Authors: Adam Pound
Date: 20 Jun 2010
Abstract: Extreme mass-ratio inspirals, in which solar-mass compact bodies spiral into supermassive black holes, are an important potential source for gravitational wave detectors. Because of the extreme mass-ratio, one can model these systems using perturbation theory. However, in order to relate the motion of the small body to the emitted waveform, one requires a model that is accurate on extremely long timescales. Additionally, in order to avoid intractable divergences, one requires a model that treats the small body as asymptotically small rather than exactly pointlike. Both of these difficulties can be resolved by using techniques of singular perturbation theory. I begin this dissertation with an analysis of singular perturbation theory on manifolds, including the common techniques of matched asymptotic expansions and two-timescale expansions. I then formulate a systematic asymptotic expansion in which the metric perturbation due to the body is expanded while a representative worldline is held fixed, and I contrast it with a regular expansion in which both the metric and the worldline must be expanded. This results in an approximation that is potentially uniformly accurate on long timescales. The equation of motion for the body's fixed worldline is determined by performing a local-in-space expansion in the neighbourhood of the body. Using this local expansion as boundary data, I construct a global solution to the perturbative Einstein equation. To concretely characterize orbits, I next devise a relativistic generalization of the Newtonian method of osculating orbits. Making use of this method and two-timescale expansions, I examine the utility of adiabatic approximations that can forgo an explicit calculation of the force.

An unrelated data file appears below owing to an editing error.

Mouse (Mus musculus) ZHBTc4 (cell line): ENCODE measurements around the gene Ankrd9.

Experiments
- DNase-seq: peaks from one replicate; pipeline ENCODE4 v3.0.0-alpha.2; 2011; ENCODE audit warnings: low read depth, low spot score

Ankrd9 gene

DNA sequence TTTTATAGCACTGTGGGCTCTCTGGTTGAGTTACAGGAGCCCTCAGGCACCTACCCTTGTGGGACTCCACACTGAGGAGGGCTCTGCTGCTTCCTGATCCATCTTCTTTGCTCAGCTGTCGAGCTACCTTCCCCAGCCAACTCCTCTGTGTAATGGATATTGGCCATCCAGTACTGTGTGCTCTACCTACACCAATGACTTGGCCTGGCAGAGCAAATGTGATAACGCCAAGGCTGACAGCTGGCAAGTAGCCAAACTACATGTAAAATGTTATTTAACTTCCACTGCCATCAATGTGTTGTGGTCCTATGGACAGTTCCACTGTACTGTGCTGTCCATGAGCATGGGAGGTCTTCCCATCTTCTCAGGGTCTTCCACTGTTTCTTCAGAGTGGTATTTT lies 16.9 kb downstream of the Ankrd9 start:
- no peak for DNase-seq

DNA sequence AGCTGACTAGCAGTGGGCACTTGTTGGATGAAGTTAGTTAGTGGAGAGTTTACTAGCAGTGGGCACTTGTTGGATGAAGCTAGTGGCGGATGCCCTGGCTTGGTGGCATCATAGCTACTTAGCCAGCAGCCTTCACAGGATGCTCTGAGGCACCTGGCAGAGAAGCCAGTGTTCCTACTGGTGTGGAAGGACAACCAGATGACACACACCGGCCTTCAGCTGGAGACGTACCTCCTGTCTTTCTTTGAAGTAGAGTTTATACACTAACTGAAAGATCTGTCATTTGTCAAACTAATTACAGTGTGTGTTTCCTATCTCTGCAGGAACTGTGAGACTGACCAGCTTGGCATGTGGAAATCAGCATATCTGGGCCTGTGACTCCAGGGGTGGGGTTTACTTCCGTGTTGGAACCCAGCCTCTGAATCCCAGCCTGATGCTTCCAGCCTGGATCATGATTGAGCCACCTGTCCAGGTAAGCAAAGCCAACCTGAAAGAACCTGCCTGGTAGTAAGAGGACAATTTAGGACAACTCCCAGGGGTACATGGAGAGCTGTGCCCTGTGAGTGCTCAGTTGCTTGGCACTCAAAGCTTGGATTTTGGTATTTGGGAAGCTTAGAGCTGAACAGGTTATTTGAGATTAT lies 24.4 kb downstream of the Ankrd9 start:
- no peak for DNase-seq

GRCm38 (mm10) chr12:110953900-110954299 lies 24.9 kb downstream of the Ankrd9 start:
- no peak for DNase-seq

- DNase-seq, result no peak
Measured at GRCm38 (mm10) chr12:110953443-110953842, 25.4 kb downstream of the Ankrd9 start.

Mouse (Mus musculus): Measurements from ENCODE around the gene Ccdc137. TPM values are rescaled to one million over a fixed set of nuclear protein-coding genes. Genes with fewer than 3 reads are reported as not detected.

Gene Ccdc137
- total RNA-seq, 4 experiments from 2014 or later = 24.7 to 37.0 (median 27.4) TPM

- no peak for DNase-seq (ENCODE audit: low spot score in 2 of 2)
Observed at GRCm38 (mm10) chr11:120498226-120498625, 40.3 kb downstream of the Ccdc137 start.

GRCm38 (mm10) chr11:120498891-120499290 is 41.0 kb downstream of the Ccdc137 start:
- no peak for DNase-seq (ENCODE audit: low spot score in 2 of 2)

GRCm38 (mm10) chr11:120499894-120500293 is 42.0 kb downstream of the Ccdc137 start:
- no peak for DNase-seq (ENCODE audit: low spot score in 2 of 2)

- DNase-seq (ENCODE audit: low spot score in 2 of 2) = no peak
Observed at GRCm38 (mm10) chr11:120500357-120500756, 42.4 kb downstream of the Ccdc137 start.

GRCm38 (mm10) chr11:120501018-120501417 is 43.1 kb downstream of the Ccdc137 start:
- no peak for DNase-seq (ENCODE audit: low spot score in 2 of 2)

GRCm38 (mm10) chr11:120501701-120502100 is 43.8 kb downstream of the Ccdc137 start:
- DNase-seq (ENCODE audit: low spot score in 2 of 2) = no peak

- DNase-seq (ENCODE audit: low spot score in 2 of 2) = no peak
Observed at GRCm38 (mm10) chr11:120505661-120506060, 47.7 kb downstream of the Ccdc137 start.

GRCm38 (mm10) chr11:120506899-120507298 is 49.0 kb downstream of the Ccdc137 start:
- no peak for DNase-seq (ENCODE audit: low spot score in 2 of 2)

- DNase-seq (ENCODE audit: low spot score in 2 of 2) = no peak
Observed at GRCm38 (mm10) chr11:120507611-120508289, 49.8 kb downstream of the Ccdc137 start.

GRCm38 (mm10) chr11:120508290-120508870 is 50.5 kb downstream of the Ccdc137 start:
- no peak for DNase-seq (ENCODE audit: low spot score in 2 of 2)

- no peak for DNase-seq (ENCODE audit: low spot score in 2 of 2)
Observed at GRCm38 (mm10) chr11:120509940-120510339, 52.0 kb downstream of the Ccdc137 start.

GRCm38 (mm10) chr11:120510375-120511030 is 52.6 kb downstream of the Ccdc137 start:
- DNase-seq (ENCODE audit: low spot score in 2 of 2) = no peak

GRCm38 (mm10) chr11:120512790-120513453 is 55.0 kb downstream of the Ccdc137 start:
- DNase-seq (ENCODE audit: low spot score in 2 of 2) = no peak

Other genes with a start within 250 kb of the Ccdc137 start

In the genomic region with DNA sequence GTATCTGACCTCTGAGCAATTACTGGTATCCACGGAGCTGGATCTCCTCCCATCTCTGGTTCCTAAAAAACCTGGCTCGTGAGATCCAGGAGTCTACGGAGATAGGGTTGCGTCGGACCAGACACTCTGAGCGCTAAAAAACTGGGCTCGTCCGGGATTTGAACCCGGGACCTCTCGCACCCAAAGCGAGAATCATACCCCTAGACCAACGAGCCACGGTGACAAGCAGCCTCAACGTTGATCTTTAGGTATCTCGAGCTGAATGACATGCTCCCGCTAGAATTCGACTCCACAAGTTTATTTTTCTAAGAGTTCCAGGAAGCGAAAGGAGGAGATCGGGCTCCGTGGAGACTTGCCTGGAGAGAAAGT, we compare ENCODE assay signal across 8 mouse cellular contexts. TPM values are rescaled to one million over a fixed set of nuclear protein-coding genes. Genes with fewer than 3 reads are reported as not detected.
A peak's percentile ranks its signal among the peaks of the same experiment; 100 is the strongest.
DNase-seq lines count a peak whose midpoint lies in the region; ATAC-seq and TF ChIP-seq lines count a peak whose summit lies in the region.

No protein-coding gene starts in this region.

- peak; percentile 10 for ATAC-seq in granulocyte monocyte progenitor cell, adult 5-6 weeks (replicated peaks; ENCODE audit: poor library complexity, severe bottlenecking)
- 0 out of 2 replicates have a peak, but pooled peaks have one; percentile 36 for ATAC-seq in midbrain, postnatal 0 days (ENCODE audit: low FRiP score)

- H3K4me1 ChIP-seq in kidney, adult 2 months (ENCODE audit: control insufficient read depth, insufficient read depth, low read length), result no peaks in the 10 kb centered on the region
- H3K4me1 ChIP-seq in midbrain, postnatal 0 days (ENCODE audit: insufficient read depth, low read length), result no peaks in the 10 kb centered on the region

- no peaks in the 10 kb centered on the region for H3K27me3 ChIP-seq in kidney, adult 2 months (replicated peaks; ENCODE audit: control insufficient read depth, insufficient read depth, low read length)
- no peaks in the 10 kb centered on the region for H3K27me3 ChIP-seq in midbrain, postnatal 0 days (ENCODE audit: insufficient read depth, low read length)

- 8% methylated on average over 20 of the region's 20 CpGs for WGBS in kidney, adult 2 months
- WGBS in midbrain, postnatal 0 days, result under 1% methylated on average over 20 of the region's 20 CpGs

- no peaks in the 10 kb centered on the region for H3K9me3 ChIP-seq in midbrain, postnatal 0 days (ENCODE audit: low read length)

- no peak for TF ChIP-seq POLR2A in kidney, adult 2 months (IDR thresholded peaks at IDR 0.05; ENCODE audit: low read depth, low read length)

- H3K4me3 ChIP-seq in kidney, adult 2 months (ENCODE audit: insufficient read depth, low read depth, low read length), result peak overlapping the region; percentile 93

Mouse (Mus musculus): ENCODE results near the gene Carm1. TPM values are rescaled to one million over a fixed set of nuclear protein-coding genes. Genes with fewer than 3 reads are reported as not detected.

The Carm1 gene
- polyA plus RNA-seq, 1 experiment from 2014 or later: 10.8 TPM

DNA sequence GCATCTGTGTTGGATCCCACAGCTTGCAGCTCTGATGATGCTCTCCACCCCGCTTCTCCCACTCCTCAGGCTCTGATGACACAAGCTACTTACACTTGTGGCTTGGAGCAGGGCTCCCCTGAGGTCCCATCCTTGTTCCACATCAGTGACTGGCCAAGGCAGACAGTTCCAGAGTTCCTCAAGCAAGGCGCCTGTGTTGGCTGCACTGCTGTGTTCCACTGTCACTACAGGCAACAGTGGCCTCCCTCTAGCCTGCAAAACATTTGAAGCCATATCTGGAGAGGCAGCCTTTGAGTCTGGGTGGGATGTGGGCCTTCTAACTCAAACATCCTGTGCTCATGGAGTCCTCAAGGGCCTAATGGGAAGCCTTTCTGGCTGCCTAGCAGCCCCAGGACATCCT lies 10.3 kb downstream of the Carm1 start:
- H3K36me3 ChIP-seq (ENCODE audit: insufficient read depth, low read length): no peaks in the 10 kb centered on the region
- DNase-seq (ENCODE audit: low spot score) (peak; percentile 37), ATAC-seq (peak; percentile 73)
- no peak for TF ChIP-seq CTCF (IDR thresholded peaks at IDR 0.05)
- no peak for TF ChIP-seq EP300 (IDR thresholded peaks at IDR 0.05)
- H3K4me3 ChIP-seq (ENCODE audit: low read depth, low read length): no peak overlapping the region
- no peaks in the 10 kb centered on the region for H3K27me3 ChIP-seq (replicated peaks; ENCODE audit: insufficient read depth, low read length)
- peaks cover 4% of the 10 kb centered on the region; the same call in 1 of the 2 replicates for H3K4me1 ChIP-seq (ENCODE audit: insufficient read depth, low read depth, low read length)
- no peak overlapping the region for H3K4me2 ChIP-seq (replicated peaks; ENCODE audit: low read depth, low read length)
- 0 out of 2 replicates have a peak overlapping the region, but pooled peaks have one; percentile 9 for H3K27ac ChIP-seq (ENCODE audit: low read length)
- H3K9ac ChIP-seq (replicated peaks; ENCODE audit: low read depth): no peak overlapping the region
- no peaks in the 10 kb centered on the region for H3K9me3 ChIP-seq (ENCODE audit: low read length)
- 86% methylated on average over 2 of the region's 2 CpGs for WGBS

© M. Vallisneri 2012 — last modified on 2010/01/29
Tantum in modicis, quantum in maximis